In 2018, Fortune Magazine ranked General Electric number 18 in their 500 largest corporate rundown. In 2011, the company was the 14th most profitable company on the Fortune 500 list. And in 2012, General Electric made it to the Forbes Global 2000 list, and GE was the fourth-largest company in the world. Irving Langmuir won the Nobel Prize while he was a GE employee back in 1932. And Ivar Giaever, another GE employee won a Nobel Prize in 1973.
Some investors say “where’s all the beef?” They say with credentials like that General Electric should be flying high with lots of cash flow and a stable of profitable assets. Investors know General Electric has a major impact on America’s economic growth. At last count, General Electric dabbles in the aviation, manufacturing, healthcare, power, venture capital, transportation, lighting, and the finance sectors of the economy. General Electric stock sits at $7 a share now, and that sort of value decline signals major internal issues.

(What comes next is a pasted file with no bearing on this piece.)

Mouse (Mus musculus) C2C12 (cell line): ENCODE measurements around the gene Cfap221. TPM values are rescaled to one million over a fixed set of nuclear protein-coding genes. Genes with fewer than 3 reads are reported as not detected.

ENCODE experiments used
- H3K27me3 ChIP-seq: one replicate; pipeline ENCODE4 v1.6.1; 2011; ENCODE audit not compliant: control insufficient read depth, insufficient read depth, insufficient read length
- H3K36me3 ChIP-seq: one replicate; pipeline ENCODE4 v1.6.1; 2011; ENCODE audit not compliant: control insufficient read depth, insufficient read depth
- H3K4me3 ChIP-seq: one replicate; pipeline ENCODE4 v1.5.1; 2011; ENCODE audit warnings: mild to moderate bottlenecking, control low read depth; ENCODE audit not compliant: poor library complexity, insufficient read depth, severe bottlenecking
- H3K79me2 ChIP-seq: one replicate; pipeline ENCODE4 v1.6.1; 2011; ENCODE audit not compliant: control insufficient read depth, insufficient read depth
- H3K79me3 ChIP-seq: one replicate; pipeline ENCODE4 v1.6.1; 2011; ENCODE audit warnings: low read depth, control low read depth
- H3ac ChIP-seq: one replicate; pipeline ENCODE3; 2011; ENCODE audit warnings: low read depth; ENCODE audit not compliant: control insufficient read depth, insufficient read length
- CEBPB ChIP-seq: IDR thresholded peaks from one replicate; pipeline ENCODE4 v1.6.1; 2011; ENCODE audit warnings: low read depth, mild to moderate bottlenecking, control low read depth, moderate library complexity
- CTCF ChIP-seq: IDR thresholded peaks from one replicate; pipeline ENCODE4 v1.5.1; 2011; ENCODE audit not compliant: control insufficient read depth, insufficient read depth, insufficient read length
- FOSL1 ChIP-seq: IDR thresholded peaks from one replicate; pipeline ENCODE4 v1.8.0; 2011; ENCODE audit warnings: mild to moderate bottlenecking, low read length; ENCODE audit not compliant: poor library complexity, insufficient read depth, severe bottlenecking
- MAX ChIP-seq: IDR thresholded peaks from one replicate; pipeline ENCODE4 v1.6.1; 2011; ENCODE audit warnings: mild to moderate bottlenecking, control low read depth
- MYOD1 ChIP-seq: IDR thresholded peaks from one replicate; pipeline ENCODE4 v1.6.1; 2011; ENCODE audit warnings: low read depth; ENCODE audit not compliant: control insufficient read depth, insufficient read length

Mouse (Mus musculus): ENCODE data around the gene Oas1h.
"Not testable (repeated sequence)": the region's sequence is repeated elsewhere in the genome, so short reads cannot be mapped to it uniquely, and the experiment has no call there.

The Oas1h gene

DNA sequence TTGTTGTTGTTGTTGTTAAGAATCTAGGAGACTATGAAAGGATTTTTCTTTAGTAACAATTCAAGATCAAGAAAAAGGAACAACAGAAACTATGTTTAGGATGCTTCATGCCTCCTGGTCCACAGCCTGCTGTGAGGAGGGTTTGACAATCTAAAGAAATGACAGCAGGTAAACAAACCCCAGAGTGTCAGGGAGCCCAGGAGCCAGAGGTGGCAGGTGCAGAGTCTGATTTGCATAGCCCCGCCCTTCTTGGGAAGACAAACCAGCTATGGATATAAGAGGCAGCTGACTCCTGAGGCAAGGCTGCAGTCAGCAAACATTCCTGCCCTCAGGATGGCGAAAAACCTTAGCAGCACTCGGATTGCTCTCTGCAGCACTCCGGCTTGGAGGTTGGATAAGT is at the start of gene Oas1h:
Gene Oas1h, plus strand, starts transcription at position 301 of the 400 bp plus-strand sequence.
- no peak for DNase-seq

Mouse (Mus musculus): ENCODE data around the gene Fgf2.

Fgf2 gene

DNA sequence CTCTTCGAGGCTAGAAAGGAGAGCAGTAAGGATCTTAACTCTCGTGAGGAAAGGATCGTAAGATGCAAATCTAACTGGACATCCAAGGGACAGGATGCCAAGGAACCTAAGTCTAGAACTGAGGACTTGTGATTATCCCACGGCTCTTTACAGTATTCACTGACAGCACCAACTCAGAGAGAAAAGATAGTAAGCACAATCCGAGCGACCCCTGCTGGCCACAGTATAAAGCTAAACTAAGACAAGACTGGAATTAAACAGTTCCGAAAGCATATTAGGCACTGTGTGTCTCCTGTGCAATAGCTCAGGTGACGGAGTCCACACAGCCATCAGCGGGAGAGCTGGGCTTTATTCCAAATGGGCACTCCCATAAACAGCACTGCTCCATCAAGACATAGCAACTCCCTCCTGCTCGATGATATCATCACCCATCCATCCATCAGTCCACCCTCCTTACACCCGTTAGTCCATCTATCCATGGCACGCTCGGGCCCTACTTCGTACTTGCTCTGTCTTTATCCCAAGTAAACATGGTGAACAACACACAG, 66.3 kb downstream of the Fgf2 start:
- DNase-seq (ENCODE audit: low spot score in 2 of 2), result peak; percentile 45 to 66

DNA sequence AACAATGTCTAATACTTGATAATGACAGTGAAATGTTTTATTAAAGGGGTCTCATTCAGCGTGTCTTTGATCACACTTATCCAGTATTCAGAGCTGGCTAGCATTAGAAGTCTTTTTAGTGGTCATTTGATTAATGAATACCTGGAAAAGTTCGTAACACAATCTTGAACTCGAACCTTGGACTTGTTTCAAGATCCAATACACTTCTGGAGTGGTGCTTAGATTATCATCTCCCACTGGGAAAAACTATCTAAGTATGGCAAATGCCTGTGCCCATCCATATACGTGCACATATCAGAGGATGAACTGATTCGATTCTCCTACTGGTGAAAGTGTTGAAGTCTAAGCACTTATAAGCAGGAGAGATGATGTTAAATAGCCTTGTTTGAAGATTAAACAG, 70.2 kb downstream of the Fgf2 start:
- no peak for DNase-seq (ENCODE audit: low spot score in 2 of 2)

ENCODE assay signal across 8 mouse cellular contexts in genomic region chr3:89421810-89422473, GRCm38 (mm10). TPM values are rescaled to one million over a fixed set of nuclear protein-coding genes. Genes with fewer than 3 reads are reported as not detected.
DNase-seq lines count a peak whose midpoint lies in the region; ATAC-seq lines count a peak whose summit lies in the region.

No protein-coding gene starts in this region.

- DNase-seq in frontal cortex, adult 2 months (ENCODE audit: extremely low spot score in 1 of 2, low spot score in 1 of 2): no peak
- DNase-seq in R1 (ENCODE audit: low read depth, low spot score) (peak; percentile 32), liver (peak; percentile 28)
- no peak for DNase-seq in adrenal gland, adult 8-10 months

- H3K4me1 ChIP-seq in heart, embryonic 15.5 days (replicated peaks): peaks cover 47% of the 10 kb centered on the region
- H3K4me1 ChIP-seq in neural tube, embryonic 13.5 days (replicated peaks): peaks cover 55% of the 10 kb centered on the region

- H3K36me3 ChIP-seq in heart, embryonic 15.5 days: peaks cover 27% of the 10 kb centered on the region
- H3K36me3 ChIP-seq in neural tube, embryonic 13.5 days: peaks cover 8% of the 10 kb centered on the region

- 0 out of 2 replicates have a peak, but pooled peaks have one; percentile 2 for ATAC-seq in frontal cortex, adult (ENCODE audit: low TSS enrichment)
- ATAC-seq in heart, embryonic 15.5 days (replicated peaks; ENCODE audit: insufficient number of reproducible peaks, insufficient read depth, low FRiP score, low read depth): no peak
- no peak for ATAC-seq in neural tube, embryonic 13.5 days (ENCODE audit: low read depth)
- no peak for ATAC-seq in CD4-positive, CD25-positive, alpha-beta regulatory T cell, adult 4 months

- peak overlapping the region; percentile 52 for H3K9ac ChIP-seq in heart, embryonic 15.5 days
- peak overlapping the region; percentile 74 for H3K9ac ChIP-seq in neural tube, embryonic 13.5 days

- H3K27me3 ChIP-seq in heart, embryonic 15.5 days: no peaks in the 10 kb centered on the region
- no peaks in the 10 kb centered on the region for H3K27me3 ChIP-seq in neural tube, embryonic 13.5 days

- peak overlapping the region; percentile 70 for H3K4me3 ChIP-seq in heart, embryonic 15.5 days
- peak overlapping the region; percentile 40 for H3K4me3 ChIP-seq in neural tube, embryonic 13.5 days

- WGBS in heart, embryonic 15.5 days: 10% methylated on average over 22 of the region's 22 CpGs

Poor management decisions and being in too many sectors of the economy at one time without reading the corporate meltdown tea leaves the right way created a giant implosion. Shady accounting procedures and a $15 billion shortfall on long-term-policies attracted the attention of the Securities and Exchange Commission. That investigation and the cash flow issue, as well as complaints about the management’s style, it’s the business decision-making process, and management’s lack of respect for fellow workers set off a shareholder rebellion.
But GE still has about $15 billion in the bank and a $40 billion line of credit, so GE isn’t headed for bankruptcy. But according to a Motley Fool article, Deutsche Bank thinks General Electric could get trapped by the upcoming economic slowdown. In fact, General Electric could get into a high-powered cash burning period. The bank thinks GE could burn through as much as $3 billion per year if a recession hits. That’s why the bank’s stock took another six percent beating, recently.
Insurance risks put GE in this shaky position. When GE Capital made a deal with Genworth IPO to take the long-term care piece of their insurance business, Genworth left GE Capital with the long-term-care contracts they knew would be profit breakers. But new president Larry Culp has a plan. The company wants to unload more businesses. So it’s safe to say GE is a work in progress.